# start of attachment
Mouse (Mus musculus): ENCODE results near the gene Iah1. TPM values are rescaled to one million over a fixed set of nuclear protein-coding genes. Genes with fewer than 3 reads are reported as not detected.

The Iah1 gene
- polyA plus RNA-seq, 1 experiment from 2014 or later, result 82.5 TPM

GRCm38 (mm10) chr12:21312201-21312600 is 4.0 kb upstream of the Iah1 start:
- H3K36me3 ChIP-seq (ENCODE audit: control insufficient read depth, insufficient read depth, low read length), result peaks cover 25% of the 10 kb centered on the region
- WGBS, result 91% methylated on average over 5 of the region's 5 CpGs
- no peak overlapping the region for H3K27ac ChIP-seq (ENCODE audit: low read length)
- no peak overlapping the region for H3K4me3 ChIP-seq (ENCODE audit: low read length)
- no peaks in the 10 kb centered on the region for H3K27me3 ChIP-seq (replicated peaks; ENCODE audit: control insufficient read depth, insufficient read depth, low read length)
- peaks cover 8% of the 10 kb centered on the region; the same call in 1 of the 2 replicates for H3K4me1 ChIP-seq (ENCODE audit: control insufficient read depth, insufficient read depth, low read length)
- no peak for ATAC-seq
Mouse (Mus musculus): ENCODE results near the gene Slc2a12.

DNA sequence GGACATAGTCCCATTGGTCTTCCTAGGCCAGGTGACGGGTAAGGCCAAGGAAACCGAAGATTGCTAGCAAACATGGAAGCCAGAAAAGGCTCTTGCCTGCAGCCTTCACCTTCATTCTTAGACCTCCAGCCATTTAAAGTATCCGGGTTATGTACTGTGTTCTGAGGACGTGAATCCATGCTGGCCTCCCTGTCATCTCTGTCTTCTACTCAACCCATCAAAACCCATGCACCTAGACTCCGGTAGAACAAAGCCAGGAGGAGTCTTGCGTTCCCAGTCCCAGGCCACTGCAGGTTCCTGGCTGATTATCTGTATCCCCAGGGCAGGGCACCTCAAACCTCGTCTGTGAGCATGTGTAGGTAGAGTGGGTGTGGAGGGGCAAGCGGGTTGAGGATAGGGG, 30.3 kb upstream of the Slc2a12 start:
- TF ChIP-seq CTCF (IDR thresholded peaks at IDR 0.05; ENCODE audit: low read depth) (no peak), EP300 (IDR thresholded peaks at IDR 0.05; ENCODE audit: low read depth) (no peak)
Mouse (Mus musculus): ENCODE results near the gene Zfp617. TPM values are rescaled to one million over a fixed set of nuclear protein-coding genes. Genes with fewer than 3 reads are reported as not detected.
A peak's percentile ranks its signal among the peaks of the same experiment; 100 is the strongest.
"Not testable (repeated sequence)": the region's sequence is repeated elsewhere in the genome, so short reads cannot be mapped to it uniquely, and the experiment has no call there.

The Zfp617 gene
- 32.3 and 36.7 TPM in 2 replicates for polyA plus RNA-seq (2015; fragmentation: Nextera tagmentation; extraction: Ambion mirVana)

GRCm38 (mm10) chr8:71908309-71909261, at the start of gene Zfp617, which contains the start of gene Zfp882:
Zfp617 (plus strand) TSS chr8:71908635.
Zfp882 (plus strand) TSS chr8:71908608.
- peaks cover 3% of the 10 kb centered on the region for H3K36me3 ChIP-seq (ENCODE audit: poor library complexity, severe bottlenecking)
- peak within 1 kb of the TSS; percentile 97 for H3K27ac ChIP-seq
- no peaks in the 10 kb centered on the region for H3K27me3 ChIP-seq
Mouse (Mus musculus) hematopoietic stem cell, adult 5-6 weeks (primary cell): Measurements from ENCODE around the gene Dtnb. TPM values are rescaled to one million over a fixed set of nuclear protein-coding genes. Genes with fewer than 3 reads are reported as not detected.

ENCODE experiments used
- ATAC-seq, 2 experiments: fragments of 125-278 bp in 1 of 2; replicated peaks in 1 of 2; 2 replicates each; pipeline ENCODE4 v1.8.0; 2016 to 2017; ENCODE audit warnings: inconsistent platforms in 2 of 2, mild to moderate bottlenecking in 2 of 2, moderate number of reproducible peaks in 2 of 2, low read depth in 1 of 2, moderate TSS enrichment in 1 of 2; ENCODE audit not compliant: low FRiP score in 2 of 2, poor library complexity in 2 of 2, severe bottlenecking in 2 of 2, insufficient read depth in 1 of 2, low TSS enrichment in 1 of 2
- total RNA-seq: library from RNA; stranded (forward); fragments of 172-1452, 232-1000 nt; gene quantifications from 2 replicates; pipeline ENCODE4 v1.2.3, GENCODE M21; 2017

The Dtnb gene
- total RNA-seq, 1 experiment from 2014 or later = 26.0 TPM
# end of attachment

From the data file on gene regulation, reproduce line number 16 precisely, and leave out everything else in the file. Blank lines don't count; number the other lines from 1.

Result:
A peak's percentile ranks its signal among the peaks of the same experiment; 100 is the strongest.